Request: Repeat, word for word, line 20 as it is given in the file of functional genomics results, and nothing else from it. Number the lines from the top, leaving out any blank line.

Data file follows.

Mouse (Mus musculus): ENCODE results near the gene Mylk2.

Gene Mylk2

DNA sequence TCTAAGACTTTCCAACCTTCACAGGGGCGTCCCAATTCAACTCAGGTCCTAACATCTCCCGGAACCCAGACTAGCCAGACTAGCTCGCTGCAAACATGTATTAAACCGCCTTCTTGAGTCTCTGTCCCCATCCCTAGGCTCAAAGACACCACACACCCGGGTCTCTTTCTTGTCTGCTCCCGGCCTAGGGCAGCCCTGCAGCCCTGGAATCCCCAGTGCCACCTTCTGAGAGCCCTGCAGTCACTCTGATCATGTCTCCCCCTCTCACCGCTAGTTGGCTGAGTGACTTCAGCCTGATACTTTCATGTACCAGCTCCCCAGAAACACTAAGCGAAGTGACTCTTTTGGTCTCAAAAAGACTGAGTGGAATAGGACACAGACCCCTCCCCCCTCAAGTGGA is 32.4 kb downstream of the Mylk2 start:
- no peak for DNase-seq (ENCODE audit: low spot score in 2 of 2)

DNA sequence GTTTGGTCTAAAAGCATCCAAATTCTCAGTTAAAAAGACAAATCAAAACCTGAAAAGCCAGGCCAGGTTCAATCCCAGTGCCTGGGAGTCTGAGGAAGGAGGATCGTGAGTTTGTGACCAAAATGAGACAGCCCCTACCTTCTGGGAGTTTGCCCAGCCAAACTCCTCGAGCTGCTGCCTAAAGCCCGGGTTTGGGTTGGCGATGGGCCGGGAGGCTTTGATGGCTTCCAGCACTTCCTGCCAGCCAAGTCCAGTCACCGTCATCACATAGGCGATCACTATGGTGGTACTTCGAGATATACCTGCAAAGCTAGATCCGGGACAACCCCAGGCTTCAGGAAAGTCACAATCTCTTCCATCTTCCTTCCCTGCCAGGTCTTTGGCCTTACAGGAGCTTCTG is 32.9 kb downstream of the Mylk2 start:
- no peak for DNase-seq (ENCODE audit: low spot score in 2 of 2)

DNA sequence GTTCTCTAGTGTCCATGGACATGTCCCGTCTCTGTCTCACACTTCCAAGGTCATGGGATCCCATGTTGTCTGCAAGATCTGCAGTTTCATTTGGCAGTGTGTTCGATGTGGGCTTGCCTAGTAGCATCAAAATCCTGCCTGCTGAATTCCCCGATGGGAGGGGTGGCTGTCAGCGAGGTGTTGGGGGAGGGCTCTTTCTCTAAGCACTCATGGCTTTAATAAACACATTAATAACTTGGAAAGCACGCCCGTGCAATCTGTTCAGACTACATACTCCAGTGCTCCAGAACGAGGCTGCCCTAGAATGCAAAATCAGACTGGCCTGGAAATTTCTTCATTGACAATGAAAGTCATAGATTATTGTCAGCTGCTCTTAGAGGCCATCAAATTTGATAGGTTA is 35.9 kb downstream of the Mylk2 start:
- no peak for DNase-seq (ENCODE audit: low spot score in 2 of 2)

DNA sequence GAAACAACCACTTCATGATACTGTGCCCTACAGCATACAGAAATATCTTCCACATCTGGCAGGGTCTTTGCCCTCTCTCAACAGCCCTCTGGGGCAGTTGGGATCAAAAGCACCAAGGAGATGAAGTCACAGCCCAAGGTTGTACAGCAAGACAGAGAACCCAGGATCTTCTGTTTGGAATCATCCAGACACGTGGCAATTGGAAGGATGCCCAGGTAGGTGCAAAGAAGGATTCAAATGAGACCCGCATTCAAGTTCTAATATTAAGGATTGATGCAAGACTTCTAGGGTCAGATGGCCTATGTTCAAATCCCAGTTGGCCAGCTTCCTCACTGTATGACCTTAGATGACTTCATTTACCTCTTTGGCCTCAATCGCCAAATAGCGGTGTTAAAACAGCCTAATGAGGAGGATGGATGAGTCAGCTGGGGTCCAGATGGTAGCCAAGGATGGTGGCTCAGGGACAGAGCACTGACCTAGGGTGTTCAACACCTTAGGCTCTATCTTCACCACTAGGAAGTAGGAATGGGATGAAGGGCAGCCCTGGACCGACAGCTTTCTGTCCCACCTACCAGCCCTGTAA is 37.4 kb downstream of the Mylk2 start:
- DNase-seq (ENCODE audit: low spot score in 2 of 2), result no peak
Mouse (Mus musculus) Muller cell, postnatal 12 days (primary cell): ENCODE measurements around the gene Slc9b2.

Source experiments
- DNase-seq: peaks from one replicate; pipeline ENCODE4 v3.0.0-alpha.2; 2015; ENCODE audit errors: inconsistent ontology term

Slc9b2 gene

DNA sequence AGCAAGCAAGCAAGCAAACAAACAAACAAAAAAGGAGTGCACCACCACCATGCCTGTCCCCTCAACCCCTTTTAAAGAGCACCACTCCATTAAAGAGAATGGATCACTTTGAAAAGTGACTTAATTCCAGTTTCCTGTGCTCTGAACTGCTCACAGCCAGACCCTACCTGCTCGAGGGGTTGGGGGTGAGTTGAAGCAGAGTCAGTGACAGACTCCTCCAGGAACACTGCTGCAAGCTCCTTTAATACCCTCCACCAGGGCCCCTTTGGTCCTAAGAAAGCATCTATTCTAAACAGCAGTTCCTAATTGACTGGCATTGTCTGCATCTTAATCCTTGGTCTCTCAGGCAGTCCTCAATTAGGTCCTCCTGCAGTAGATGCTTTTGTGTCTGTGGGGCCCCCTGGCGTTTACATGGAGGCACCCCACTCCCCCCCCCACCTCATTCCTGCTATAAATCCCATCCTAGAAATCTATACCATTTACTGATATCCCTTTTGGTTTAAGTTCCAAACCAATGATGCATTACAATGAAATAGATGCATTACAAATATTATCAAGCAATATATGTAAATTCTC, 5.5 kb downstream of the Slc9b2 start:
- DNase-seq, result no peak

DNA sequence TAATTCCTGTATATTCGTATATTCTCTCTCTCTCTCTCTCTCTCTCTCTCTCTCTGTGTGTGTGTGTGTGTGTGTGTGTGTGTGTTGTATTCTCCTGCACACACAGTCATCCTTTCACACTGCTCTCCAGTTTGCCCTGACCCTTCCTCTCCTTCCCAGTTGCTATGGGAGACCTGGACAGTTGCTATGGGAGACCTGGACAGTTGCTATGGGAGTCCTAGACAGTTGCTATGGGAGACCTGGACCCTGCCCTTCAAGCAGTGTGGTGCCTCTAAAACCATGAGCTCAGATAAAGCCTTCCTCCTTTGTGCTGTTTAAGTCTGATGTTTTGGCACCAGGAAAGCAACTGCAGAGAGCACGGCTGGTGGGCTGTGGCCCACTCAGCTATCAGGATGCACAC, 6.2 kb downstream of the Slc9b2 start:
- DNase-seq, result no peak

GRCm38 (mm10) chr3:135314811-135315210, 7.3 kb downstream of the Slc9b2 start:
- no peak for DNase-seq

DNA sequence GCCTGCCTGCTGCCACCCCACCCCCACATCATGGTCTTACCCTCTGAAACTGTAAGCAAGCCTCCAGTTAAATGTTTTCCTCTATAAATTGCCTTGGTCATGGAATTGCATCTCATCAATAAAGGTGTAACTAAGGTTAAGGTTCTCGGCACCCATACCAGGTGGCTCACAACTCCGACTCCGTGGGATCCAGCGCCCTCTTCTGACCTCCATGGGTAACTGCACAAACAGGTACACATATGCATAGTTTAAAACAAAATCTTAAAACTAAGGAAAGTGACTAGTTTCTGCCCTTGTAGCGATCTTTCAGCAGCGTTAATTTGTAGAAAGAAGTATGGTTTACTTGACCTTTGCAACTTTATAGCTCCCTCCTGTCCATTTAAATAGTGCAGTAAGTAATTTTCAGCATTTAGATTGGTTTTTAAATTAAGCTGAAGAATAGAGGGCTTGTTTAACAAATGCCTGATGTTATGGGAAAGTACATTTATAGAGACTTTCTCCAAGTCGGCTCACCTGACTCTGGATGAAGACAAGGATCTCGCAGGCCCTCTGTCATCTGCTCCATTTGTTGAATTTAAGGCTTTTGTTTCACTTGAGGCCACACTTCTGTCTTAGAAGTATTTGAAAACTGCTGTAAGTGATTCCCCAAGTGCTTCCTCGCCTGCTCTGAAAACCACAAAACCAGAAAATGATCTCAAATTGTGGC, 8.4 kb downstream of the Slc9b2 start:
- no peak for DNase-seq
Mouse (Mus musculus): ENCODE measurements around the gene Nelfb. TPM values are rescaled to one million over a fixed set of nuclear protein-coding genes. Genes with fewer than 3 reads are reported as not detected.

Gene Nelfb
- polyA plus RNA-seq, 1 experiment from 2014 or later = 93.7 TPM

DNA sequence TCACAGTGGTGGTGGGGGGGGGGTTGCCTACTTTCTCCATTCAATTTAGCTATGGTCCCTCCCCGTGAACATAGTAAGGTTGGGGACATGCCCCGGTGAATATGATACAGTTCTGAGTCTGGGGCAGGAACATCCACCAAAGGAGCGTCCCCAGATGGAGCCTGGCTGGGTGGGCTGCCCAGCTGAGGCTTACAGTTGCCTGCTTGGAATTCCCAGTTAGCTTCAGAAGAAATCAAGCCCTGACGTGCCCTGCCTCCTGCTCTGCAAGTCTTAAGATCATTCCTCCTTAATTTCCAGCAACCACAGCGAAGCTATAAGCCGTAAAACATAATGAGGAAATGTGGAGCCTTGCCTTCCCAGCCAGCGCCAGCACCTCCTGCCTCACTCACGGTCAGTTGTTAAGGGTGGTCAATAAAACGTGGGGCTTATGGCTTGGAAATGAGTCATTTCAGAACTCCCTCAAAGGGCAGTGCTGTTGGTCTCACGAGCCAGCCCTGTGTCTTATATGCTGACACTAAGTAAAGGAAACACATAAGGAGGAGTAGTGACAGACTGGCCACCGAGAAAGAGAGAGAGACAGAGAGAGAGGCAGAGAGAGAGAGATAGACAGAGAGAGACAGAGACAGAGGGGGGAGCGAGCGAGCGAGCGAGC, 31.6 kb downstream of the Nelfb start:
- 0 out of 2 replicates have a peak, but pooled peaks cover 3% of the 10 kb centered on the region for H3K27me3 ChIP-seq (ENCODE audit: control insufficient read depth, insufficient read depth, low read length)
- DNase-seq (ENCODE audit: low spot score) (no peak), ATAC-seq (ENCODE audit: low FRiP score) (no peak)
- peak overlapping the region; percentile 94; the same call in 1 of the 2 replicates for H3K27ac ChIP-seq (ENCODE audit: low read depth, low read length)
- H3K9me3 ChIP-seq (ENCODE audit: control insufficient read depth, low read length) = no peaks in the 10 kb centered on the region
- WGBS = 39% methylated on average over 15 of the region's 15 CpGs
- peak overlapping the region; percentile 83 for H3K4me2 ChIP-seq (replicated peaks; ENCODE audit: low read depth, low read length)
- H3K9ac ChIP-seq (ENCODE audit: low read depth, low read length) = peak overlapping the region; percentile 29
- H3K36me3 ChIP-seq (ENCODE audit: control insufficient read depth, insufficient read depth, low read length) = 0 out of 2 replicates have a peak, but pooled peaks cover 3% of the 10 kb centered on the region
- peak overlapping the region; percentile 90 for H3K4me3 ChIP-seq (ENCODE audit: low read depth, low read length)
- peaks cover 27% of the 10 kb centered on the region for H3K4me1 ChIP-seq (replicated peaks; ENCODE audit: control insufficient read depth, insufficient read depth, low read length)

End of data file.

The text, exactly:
- no peak for DNase-seq